Wednesday, February 17, 2010


There has been a recent report of Progressive Multifocal Leukoencephalopathy (PML) in three patients with CLL treated with rituximab, and this has aroused some alarm in patients. The paper by D'Souza et al at the William Beaumont Hospital, Royal Oak Michigan has been published electronically in the journal Clinical Lymphoma, Myeloma & Leukemia Volume 10 pp E1 to E9.

PML is a disease of the nervous system caused by a virus named after John Cunningham (the JC virus) which most people contract in early life but which lays dormant controlled by the immune system for the rest of their lives. It is reactivated when the immune system fails and spreads to the brain where it infects oligodendrocytes and to a lesser extent astrocytes. There is a failure to make myelin, the insulating material around nerve cells, leading to confusion, disorientation, personality changes, loss of speech and balance, dementia and death. There is no effective treatment.

Although the three patients reported had all been treated with rituximab, they were all severely immunosuppressed from other treatments: the first with long term chlorambucil and then fludarabine, the second with fludarabine and cyclophosphamide and the third with chlorambucil, fludarabine, alemtuzumab, pentastatin and cyclophosphamide. They had had CLL for respectively 3 years, 8 years and 9 years.

Although PML is most commonly associated these days with AIDS, where it occurs in between 3-5% of patients, it was originally recognized in hematologic cancers including CLL. Immunity to the JC virus resides in the T cells rather than antibody, and the T-cell depletion seen in CLL patients treated with fludarabine or Campath is comparable with that seen in AIDS.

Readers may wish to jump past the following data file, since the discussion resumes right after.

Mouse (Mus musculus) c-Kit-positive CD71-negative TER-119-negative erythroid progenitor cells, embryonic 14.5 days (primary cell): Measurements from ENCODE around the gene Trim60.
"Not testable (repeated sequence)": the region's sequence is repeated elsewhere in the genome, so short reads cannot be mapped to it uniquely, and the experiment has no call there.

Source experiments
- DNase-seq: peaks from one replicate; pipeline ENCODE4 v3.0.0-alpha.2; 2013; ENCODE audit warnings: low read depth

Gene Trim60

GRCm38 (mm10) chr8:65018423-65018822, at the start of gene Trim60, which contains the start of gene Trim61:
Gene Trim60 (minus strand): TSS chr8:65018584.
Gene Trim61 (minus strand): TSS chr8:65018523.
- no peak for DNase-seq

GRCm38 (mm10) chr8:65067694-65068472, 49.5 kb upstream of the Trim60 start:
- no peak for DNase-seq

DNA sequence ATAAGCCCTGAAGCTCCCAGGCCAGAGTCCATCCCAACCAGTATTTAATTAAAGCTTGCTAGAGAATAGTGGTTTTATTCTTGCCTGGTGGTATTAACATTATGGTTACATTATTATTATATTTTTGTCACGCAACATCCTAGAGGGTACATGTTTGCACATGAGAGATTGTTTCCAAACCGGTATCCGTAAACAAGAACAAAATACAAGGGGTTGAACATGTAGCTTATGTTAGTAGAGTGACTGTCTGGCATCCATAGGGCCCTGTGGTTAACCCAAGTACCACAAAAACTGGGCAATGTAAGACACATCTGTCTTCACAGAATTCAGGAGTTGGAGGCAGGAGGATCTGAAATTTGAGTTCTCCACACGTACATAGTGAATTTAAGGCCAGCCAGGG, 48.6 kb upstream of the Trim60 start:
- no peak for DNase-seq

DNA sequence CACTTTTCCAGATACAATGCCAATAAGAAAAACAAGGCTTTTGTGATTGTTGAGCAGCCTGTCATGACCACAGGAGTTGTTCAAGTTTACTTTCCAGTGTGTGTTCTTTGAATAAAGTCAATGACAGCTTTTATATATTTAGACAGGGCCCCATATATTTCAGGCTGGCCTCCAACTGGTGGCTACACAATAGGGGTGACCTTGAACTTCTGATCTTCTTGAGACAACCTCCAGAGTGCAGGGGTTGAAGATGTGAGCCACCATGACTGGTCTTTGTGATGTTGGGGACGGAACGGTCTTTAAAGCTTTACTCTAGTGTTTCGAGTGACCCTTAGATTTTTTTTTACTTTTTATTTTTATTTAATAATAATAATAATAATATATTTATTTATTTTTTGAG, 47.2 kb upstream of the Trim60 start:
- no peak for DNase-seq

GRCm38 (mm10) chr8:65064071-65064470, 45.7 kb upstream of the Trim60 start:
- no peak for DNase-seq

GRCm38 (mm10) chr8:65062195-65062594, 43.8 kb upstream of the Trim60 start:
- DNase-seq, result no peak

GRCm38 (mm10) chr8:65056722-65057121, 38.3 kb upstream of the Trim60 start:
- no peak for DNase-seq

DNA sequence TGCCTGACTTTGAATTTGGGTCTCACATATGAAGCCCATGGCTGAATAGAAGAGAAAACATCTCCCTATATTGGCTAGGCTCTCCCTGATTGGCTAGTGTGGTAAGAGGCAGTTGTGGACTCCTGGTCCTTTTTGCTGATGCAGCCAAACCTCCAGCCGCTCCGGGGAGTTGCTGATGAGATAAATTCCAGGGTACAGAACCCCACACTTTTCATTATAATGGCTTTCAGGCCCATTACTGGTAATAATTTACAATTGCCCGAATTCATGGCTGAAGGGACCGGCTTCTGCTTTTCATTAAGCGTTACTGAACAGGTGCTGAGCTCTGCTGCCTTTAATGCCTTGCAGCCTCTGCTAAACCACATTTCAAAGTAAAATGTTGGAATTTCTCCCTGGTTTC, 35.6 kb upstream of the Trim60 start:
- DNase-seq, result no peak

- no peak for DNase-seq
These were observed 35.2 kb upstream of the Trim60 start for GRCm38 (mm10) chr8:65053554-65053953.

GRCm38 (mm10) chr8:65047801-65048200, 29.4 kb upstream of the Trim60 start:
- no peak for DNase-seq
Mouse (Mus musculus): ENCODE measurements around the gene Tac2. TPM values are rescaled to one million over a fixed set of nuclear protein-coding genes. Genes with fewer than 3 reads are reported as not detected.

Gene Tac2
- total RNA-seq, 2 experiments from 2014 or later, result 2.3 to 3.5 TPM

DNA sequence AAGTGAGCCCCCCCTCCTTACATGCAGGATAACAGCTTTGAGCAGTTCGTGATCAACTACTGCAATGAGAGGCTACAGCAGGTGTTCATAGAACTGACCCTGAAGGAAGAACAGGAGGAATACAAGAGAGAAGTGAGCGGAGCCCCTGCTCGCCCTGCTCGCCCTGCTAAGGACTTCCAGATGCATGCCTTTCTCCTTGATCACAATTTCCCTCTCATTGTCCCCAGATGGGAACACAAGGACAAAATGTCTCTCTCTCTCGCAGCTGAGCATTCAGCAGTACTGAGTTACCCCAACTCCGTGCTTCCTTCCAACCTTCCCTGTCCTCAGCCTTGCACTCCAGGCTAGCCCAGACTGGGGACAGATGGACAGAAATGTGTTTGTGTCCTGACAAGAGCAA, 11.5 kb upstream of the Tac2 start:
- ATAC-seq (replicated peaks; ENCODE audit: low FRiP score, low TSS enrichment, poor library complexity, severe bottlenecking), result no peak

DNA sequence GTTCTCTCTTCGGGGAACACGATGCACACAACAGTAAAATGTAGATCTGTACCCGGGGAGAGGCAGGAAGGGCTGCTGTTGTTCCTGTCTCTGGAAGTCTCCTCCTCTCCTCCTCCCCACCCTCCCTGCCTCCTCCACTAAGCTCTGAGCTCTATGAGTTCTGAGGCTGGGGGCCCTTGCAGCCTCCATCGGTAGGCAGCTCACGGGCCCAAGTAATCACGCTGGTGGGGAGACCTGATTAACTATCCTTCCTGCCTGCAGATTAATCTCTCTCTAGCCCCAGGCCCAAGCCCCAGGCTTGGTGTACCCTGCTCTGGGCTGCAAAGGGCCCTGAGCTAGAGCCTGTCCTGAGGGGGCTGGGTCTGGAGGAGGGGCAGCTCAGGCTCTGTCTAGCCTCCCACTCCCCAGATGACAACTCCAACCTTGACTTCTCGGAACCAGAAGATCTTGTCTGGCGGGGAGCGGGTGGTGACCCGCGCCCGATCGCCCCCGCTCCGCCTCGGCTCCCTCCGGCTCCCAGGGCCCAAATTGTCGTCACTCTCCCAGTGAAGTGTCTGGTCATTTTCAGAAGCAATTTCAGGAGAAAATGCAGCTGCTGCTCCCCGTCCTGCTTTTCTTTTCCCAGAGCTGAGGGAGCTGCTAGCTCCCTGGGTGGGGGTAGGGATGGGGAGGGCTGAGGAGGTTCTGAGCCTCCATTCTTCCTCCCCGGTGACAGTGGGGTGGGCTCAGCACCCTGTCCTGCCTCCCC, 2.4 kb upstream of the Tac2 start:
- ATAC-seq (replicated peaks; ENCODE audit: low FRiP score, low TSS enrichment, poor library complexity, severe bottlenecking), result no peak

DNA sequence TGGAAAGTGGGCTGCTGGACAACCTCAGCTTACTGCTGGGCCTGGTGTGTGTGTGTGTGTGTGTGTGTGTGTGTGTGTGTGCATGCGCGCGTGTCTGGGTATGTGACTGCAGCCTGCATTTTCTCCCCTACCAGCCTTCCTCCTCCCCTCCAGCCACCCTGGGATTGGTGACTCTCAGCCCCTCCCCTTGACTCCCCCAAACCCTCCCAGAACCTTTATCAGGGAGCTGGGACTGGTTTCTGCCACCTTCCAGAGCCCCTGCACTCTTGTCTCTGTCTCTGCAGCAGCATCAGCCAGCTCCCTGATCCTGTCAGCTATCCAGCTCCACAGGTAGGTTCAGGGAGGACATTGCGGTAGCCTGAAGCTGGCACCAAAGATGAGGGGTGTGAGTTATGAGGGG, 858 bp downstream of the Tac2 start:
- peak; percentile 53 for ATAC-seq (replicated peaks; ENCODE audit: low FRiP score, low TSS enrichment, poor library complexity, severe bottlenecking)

In Bournemouth, despite seeing close to 1000 patients with CLL we have not seen PML. This contrasts strongly with Royal Oak, Michigan where these three cases were among only 45 cases of CLL seen by them. I don't think we are missing the diagnosis.

Inpatients who have transplants it is much more common to reactivate other dormant viruses like Herpes Zoster, CMV and EBV, but PML does occur. In CLL it is often unrecognized how immunodeficient patients who have longstanding CLL plus multiple treatments can be. It is this group who are most likely to succumb to PML. Patients who receive rituximab alone or as part of FCR first line are most unlikely to reactivate JC.


Anonymous said...

I saw the paper a while ago and investigated what happened to patients with PML. Many outright die, some survive, but with various neurological deficits.

Not a pretty picture. I wonder if the Michigan facility has done anything differently than other institutions.

Your report is reassuring to those newly diagnosed; less so those of us who have been fighting the disease for years.

I guess the lesson is to cure CLL with the first treatment.

This means treatment when the counts start to go out of control.

For me, I had seven years of steady counts, then something happened and the counts skyrocketed. That's when to treat (if not before), even if you feel OK, as I did. My CLL expert recommended treatment when he saw the numbers take off.

CLL CANADA said...

The only thing that the Michigan facility is doing and probably others in the U.S.A. is to treat CLL too aggressively and too often with FCR or Fludara or Rituxan.

In order to get PML your immune system must be nearly completely collapsed.

It is still very rare. The French study (1999) saw it effecting 0.52% of CLL patients

Also see the study in Blood about PML